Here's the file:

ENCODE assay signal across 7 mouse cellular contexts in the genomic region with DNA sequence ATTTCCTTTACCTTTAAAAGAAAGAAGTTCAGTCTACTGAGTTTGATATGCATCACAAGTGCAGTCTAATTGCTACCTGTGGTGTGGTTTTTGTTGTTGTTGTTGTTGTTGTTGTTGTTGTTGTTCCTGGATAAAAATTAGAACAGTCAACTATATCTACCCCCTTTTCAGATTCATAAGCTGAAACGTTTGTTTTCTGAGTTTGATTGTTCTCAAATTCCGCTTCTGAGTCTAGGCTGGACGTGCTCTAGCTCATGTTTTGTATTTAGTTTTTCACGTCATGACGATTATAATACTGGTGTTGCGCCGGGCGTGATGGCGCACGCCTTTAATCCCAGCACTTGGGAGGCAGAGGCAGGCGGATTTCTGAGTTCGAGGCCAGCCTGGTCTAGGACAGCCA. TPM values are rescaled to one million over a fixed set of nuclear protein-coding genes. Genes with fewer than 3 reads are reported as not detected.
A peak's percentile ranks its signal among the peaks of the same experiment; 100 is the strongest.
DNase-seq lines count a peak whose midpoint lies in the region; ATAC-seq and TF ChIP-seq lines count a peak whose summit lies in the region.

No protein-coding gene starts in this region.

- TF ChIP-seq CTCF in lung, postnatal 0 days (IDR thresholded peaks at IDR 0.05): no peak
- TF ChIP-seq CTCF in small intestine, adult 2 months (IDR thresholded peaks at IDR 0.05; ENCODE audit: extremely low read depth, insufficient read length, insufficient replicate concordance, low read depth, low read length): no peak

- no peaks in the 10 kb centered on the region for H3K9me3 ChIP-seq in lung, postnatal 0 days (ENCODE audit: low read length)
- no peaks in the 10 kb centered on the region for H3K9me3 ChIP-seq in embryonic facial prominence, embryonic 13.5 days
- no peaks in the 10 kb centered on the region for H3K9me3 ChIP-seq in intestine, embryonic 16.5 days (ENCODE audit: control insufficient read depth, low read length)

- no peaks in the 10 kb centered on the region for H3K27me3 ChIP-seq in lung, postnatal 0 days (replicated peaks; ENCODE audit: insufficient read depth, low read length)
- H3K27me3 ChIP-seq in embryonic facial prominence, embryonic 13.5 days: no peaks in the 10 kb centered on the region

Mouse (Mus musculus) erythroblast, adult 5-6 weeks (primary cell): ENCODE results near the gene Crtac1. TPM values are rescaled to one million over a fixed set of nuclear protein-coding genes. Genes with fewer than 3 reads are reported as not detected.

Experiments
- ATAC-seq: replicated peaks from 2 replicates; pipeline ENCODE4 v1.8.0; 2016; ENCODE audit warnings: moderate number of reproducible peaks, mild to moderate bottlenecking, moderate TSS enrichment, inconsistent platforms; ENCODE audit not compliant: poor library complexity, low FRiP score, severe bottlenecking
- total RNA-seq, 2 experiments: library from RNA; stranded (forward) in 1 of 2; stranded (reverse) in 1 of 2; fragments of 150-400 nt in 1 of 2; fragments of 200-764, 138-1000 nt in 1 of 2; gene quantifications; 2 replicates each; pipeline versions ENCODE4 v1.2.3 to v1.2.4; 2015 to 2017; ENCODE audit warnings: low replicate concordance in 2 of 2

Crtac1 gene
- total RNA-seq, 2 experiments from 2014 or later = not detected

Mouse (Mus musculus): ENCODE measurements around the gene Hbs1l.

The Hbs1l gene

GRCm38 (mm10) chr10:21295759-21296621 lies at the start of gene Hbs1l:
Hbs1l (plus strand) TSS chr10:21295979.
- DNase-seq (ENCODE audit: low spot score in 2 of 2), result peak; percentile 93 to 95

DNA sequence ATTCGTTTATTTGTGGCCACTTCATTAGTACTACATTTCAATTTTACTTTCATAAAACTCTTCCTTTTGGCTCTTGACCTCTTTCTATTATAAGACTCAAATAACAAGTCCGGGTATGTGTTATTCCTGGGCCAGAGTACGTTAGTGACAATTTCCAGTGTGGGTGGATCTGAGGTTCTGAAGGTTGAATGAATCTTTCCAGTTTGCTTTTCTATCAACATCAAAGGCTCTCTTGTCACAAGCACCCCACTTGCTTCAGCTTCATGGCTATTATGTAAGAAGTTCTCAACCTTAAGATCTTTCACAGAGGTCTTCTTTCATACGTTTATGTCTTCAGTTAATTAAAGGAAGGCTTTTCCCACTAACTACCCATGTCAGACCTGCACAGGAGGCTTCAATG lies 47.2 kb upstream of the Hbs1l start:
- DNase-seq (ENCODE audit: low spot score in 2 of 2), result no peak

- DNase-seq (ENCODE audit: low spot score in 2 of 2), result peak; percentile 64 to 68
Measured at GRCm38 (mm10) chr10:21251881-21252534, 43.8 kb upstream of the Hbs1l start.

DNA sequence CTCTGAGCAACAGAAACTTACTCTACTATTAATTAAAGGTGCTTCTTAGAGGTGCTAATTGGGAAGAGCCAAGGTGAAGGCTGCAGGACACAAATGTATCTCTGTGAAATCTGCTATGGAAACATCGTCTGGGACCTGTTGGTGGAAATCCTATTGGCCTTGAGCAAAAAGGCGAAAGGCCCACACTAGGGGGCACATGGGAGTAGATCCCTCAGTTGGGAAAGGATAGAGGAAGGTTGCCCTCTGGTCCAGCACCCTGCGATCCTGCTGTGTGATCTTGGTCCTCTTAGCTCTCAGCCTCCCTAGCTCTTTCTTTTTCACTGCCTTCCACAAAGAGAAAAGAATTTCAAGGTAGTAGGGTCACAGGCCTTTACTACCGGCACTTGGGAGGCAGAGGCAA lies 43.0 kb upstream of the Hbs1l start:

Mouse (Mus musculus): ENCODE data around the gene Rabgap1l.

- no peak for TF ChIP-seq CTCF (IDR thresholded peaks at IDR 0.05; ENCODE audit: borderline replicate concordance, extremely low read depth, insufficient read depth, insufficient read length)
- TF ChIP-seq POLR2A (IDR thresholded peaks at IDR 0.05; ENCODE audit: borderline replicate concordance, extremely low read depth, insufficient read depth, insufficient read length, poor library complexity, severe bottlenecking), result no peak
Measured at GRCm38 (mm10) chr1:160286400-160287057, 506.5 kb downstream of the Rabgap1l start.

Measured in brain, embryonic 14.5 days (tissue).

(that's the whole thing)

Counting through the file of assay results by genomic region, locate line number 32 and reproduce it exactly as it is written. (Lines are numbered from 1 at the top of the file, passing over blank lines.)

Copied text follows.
Measured in brain, embryonic 14.5 days (tissue).